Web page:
If you are really listening to a Teacher, you do not agree, you just listen.

If you are agreeing, then you have reserved the power to disagree as well. If you can agree, then tomorrow you can disagree as well. You are still taking yourself as your best Teacher – “I will decide whether or not I need to listen to someone. If I agree, it is good. And if I disagree, then the fellow is not good for me.”

Are you then listening to me, or are you then listening to yourself? Yourself.

Questioner 1: Then how to assess whom to listen?

Acharya Prashant: Don’t assess at all; just listen.

Questioner 1: So one must just listen to everything that anyone says?

Acharya Prashant: Yes, because listening is not same as acceptance. You do not yet know the power of listening.

Listening does not mean automatic, or mechanical acceptance. Listening means Wisdom. And if you do not listen, how will you know that the speaker is false? If you agree or disagree, then you have already shut the doors. You just listen, and listening does it for you. Let listening be your master, not your notions. Just be there.

Questioner 1: So should I accept everything that you said as the truth?

Acharya Prashant: Not accept. Didn’t I just say that listening is not acceptance? What is listening? Listening is that, that is so very subtle and imperceivable, that you are unable to ride on top of it. And the intellect has a deep need to be on top of everything. It is very insecure. That is why my answer is a threat to you. And you are saying, “How can I just accept what anybody is saying?”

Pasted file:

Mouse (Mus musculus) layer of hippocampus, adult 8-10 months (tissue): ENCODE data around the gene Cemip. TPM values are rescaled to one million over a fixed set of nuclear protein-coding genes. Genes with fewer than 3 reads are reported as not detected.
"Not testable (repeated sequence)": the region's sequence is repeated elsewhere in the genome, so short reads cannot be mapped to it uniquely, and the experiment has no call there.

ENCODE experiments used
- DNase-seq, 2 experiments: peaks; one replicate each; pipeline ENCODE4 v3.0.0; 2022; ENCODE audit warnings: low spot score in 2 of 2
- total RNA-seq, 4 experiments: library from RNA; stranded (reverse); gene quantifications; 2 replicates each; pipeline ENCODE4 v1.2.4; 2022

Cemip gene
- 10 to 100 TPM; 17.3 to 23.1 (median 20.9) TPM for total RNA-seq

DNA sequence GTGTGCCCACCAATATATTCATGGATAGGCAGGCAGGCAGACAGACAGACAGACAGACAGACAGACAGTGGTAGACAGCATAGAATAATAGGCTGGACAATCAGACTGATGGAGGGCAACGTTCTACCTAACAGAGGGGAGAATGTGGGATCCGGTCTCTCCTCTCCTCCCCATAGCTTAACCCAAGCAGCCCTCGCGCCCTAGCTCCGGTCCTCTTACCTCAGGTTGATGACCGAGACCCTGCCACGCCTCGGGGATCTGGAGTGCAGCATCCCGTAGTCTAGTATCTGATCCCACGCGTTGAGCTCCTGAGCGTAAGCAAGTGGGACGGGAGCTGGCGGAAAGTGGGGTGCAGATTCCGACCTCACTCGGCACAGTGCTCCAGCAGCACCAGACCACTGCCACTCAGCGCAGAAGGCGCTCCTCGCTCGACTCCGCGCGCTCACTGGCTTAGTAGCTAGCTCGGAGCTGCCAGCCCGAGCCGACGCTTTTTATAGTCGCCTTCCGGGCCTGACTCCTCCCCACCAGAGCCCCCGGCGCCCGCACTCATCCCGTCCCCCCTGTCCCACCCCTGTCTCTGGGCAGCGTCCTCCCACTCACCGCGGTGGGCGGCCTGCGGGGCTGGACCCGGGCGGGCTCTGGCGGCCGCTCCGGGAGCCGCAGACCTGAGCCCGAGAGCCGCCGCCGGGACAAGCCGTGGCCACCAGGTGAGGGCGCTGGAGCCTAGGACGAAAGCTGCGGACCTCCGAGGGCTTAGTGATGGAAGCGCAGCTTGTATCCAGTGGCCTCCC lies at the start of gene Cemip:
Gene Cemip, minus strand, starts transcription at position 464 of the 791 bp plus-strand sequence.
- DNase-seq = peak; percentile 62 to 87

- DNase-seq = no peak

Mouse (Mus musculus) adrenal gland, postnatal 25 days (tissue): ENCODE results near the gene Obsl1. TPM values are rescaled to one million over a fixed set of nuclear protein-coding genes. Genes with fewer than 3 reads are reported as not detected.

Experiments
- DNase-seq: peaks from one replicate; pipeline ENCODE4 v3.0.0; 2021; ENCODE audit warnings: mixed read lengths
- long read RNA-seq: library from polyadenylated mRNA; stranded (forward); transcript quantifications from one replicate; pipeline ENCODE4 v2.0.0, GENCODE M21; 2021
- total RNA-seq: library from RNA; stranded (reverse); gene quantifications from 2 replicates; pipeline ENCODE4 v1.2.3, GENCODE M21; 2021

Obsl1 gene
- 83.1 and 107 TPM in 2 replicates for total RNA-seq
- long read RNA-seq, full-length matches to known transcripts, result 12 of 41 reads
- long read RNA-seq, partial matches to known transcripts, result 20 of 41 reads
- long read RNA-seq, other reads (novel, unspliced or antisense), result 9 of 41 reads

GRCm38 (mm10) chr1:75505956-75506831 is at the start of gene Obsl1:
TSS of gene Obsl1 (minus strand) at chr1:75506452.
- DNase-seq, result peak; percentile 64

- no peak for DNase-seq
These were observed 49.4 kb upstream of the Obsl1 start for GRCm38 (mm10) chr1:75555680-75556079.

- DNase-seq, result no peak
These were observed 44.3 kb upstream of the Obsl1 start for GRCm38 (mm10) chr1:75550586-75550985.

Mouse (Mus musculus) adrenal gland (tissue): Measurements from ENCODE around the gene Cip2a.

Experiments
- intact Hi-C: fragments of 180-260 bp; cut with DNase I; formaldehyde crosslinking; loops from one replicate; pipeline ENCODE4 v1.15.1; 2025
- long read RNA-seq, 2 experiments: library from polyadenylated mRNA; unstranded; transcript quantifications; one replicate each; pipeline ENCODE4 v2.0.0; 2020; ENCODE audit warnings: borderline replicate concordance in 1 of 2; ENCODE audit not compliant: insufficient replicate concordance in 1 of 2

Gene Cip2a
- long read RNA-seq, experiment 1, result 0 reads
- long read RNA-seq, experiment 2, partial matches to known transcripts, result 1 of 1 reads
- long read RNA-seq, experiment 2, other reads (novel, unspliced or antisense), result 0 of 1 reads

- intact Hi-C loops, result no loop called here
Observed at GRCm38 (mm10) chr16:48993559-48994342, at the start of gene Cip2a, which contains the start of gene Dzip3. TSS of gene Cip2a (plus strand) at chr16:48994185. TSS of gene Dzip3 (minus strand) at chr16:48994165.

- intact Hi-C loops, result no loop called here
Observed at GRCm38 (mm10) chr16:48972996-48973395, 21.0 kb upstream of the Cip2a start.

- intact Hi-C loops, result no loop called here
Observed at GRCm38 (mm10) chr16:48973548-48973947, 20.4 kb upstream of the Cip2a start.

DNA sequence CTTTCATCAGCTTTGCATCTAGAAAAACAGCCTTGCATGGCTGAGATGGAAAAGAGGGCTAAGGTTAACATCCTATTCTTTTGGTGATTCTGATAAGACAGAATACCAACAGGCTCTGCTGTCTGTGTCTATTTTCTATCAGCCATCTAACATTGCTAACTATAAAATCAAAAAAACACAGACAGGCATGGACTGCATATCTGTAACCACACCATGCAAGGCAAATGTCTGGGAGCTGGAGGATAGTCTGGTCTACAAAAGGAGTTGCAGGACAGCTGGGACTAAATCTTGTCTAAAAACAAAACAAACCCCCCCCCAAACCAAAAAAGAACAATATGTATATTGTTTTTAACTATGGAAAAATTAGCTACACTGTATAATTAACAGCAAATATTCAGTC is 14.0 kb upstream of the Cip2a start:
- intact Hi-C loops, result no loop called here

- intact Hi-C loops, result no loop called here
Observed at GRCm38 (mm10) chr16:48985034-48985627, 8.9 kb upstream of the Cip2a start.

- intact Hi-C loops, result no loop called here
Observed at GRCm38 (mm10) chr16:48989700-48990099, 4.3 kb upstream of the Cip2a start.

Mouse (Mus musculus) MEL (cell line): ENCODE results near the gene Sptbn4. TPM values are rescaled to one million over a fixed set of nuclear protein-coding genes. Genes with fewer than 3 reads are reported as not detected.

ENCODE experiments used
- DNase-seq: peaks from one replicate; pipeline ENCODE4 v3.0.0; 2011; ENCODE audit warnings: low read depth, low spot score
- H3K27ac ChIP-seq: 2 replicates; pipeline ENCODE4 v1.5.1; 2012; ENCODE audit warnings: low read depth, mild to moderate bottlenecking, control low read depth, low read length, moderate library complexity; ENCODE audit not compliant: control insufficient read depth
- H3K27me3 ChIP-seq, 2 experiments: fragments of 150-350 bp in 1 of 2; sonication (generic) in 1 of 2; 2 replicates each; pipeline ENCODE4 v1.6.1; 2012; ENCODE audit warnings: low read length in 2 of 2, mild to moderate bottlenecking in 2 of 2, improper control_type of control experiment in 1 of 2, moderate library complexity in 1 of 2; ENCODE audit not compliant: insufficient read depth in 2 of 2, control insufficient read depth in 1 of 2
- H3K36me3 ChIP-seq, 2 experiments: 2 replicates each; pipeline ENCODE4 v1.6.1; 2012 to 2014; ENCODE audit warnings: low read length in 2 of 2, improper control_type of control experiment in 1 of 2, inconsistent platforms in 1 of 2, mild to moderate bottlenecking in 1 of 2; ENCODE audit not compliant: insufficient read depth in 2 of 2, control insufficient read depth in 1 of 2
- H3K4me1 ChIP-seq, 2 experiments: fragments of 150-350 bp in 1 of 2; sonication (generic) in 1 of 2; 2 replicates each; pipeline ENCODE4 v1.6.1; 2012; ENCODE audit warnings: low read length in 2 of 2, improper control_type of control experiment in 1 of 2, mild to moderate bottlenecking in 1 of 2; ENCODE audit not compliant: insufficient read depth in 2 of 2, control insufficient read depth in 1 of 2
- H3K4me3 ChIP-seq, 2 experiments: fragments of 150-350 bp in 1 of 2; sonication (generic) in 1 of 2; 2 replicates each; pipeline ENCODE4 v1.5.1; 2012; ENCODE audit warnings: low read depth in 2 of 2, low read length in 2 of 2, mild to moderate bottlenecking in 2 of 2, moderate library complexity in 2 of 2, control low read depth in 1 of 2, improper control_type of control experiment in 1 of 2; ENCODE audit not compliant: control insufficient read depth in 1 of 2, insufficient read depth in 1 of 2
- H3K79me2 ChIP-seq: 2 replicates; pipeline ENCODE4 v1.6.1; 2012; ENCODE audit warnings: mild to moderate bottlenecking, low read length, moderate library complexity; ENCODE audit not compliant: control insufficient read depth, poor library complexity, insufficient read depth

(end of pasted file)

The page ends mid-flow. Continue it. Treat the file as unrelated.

You don’t have to accept. You accept when you agree, and I am asking you to not to agree. I am saying, “Never accept and never reject; just listen.” This listening is very-very strange thing. It is not a thing at all. Just listen, doesn’t matter what you are listening to. Be all ears, be all eyes.

India has said, “When you have all eyes, then you discover the eyes beyond the two eyes.” Be all eyes. Just see, without effort, without agreement, without judgement, without anything.

(Referring to the faces and body language of the audience during the Satsang) This is the state that you need to be more often – open, but not conclusive. Open without knowing what you are open to. It is a state of vulnerability. And we are very afraid of this state. If we want to open our doors, we need to be sure of the person who is knocking at the dorr. We don’t want to open the doors to everybody. We feel scared.

Open the doors, and trust that the door has its own sentience; the door won’t let everybody in. Get down from the position of being your own master. Unless you step down from the throne, you will find that you are letting the servant rule the kingdom, and there is only destruction everywhere.

Agreement and disagreement belong to one plane; Understanding is a different Sky altogether. If you agree, you haven’t understood. If you disagree, you have again not understood.

(Addressing to one of the listeners) Don’t scratch your head; it’s not there.


It’s somewhere else. One doesn’t reach there riding on the intellect.

Question 2: So one should think less?